On the odd occasion, I have found myself representing foreign governments trying to build up export markets in the United States.
Some of them have been completely hopeless. Others had good products available at the right price. Portugal and Turkey spring to mind. What got in the way, as often as not, was dealing with the fact that though the customer is always right, he can be a pretty odd fish.
On one occasion, the Portuguese Trade Commission in New York sent me to see a man who had imported a container-load of glass carafes and, for some reason, was dissatisfied. When I met him, he turned out not only to be dissatisfied, but pop-eyed with rage. "I go on vacation to Portugal. I like it. I get my wine served in these really neat carafes. I think 'If I advertised those in the New York Magazine they'd make 15 bucks easy'. I find out how much they cost. I can land 'em in New York for seven bucks. I order a container-load. I place the ad. They arrive - and look at this! I can't sell any of them until I spend five bucks on hand-finishing each one! These dummies don't understand; the litigation would kill me!" At this point, the offending really neat carafe is thrust under my nose. I find it - really neat. It's not until I turn it upside down that I discover the object of his irritation. The carafes have been hand-blown and simply broken off the blower's tube. In the middle of the bottom of each one is a razor-edged stub of glass, that he has to grind away so that someone in upstate New Jersey doesn't lacerate a pinkie and reach for an avenging attorney.
When you're being drenched in ire, spittle and incomprehension, you play for time. I asked him where he took his vacation. I asked him what sort of factory made the carafes. I asked him how much they cost in Portugal. It turned out, of course, that they were a throwaway item, made somewhere in the deepest northern countryside and never intended to be sold more than 20 miles from the factory. They were used for serving cheap local wine in village restaurants, which was where he had found them and thought of paying for his holiday with a sharp business deal.
In the end, I convinced the man that he had taken delivery of exactly the same product he had liked when it came wreathed in bonhomie and a litre of vigorous tinto. He had no grounds for complaint: incomprehension between producer and marketeer was completely mutual.
This unsatisfying encounter came to mind a few weeks ago when I gave a series of lectures in one of the Asian Tiger economies. A very energetic representative of British interests was doing his nut. "The French will pay for new technical institutes lock, stock and barrel. Afterwards the country will be tied into French contractors, French technology, French universities.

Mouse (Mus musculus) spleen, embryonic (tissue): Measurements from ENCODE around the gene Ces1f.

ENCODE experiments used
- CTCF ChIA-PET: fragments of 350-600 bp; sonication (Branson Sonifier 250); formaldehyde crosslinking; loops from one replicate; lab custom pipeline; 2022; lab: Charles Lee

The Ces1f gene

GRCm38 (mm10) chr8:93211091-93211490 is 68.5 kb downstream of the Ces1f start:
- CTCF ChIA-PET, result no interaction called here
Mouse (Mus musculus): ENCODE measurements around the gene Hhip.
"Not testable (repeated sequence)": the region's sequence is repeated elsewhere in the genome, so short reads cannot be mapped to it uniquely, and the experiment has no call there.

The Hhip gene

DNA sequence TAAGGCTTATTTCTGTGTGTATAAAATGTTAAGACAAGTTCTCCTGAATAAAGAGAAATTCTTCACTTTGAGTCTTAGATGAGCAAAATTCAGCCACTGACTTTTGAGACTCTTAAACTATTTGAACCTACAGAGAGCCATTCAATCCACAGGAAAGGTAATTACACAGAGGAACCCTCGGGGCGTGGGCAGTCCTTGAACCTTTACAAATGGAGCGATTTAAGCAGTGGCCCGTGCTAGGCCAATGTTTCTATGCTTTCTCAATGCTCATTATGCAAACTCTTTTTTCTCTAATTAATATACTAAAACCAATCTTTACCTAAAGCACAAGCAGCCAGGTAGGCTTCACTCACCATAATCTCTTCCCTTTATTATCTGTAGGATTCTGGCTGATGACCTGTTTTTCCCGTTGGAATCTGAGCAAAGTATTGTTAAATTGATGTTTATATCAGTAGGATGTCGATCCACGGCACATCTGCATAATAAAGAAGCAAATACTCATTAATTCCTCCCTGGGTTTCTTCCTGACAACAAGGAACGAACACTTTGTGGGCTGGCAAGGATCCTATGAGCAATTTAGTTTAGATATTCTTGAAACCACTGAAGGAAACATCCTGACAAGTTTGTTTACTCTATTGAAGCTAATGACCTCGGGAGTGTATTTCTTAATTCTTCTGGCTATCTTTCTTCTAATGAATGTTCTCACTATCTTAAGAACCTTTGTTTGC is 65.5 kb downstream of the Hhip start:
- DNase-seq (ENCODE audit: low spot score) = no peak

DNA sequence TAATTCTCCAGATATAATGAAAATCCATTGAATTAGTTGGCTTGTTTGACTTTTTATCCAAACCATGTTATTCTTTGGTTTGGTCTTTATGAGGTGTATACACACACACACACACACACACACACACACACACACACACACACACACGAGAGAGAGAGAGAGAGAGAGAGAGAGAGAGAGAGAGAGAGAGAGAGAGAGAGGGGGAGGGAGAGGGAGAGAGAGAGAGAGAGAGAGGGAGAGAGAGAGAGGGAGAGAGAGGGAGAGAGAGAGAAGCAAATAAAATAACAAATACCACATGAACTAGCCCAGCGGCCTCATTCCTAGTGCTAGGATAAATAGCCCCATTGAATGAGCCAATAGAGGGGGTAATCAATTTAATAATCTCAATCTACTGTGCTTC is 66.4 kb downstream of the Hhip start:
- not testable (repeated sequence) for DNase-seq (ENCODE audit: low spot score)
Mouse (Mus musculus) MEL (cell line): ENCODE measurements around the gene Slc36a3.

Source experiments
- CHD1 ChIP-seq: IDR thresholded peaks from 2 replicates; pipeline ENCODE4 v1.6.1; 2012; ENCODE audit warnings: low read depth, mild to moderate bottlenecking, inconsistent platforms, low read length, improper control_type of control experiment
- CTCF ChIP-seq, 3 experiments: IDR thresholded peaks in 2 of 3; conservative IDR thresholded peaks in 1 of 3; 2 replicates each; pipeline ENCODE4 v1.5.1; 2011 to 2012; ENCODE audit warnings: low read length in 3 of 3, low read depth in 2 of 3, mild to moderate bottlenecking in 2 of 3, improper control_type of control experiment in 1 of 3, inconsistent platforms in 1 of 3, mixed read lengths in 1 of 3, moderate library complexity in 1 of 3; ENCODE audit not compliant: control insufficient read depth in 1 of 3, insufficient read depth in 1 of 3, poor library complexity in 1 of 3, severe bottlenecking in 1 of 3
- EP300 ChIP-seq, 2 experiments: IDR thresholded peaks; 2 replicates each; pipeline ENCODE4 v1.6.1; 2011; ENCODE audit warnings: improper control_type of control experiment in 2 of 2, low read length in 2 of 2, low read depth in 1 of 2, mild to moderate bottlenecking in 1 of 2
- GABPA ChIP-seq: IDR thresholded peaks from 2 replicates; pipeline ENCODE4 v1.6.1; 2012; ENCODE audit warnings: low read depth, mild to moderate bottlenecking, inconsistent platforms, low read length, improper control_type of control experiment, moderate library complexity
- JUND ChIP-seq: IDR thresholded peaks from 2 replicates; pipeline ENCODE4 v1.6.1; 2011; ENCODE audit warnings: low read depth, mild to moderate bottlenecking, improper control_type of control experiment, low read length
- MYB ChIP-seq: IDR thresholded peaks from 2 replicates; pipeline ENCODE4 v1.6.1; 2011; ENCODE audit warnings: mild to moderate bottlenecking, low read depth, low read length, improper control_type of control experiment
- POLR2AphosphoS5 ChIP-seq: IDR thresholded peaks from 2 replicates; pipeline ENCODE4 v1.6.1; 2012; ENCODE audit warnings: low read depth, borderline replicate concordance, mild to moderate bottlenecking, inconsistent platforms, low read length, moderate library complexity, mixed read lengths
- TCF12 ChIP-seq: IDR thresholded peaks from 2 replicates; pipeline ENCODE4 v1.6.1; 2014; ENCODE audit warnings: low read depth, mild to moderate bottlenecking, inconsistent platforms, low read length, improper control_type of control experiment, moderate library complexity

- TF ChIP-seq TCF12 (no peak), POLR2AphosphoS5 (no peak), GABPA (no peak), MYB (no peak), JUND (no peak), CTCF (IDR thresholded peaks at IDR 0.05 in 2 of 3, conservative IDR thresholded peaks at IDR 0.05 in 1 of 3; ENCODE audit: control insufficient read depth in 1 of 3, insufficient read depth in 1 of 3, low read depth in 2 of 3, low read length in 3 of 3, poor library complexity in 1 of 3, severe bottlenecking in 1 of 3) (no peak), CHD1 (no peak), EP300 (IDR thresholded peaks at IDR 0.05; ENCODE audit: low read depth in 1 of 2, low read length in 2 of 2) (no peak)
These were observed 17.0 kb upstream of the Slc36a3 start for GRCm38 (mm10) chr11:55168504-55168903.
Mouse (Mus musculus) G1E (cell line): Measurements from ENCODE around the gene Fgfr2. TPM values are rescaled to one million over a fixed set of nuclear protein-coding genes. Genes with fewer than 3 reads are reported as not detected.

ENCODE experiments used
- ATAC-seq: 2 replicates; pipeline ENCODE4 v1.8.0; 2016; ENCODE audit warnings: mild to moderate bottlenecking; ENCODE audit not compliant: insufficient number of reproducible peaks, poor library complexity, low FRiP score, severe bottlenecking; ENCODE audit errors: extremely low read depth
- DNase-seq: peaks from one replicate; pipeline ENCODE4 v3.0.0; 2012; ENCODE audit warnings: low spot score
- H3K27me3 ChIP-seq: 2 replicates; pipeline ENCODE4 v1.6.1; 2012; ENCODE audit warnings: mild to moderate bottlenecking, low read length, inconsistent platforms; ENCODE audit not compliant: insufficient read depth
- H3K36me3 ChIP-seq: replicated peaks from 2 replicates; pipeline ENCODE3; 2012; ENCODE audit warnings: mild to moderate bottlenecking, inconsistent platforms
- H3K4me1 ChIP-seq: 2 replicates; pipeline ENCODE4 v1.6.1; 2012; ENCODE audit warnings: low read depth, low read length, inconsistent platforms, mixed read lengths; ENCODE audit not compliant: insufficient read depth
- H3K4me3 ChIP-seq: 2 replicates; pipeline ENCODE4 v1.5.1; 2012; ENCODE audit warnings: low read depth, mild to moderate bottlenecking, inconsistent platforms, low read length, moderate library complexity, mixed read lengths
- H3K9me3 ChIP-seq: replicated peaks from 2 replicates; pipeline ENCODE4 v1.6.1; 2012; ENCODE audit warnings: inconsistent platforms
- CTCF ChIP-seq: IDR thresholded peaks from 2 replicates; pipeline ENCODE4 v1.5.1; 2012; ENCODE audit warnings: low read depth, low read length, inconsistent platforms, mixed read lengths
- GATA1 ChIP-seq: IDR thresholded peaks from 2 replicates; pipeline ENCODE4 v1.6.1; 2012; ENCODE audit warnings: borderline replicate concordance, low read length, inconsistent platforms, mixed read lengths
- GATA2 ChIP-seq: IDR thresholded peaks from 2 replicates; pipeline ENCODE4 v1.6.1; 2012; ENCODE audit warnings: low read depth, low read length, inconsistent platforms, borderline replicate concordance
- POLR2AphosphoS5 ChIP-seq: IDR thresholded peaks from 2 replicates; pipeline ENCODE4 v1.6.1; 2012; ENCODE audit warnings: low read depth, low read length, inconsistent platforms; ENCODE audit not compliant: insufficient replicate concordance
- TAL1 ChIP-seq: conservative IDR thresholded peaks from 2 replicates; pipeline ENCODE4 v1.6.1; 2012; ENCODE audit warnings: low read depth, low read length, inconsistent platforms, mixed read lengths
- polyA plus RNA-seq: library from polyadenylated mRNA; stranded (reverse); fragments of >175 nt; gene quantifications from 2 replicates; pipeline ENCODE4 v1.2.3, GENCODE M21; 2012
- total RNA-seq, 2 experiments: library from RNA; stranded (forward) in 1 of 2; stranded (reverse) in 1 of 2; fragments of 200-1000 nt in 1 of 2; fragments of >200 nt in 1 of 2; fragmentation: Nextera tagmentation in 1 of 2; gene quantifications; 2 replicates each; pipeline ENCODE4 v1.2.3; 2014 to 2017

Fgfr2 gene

"The Germans are selling the idea that if you make the best products in the world, you can afford to pay high wages and provide excellent social services. That goes down very well in a low-wage economy.
"The Australians promote good old British values without the over-complex infrastructure.
"All the Mekong Basin countries would like to be our partners, but how do I compete?" He was right to be disheartened. In the turmoil of globalisation, the knowledge trade demands two things: clarity and stability.
The excellent English further education college that was at the same event as me was, in fact, far from typical of the college sector. You knew from bitter experience that when it had done the groundwork, some cockeyed notion of fairness would open up the country uncontrolled, to the Good, the Bad and the Ugly of the college world. It only takes one to be rapacious and incompetent to destroy the investment of years.
Likewise, I remembered that an initial meeting in 1998 had borne fruit only in 2003 in our first substantial contract in the Middle East for independent quality assurance. You would scarcely believe the fancy footwork I had to put in to explain that a change of name from the Training Standards Council to the Adult Learning Inspectorate meant simply that we were bigger and better, not that we had given up our interest in training. The name-change was almost a deal-breaker. My next task is to explain that the Office for Standards in Education, Children's Services and Skills really still contains the ALI, and with some added bells and whistles for good measure.
The globalised world is a world of ideas. Change, reform and contestability are ideas which win hearts and minds at home. To those promoting Britain overseas, they can seem as attractive as a dodgy carafe. That's worth remembering in a small trading nation.
David Sherlock is chief inspector of the Adult Learning Inspectorate